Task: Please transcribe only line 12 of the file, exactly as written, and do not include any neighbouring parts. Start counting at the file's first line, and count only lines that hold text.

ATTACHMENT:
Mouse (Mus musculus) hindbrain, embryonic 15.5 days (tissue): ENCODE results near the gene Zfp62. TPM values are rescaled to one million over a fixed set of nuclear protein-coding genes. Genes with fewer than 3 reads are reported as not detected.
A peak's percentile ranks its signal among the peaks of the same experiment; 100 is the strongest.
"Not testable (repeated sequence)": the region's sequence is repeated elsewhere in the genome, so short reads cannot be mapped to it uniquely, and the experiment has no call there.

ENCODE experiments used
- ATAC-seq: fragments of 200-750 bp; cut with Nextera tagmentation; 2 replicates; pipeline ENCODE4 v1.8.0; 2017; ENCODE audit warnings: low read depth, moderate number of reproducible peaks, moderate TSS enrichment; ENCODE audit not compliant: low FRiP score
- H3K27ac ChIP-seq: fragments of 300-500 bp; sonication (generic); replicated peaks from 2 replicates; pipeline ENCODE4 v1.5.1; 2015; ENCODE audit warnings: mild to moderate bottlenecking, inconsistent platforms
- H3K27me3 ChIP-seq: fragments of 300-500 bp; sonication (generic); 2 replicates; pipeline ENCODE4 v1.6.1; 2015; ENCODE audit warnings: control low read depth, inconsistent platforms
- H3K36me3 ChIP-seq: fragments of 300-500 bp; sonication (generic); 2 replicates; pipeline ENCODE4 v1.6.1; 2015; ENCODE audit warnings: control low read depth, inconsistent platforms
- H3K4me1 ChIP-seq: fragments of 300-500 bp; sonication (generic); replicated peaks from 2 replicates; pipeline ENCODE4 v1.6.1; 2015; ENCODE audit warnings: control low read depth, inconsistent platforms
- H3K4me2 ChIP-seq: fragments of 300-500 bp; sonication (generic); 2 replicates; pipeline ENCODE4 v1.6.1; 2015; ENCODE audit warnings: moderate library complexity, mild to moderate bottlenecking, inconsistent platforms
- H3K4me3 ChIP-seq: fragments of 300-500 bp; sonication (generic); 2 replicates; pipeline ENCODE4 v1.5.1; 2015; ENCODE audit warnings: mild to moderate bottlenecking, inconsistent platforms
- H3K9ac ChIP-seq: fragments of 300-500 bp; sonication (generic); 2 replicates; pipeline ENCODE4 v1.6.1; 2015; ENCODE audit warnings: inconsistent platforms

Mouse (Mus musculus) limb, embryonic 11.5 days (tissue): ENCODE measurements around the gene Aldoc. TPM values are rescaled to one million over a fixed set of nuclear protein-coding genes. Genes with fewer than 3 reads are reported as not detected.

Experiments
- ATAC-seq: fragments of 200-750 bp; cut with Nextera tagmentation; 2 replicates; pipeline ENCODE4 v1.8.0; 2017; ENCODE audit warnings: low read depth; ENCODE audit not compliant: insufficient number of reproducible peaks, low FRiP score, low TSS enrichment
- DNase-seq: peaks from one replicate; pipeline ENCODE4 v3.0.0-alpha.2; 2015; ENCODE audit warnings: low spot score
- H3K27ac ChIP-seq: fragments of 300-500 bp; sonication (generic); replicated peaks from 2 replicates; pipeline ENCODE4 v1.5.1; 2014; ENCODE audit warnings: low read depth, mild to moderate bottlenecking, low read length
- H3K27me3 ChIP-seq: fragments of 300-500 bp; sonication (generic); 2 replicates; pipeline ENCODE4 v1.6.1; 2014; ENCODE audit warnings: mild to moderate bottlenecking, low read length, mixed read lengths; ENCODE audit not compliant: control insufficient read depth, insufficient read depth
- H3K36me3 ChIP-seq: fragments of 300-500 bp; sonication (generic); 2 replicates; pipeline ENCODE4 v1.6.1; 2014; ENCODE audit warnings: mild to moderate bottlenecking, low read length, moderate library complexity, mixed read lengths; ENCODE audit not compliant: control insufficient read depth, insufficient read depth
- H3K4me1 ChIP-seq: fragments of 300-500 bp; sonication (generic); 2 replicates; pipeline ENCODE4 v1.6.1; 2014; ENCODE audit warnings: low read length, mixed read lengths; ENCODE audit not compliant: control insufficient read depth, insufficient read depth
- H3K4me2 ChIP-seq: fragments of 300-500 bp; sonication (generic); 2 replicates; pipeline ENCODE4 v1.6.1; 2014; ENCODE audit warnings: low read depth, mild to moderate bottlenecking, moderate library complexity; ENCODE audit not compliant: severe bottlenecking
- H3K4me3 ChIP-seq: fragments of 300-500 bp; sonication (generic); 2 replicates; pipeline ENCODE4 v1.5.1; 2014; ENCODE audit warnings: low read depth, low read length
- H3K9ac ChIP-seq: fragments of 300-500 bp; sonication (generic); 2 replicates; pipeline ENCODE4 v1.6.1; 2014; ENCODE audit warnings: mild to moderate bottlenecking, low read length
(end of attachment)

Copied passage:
- H3K9ac ChIP-seq: fragments of 300-500 bp; sonication (generic); 2 replicates; pipeline ENCODE4 v1.6.1; 2015; ENCODE audit warnings: inconsistent platforms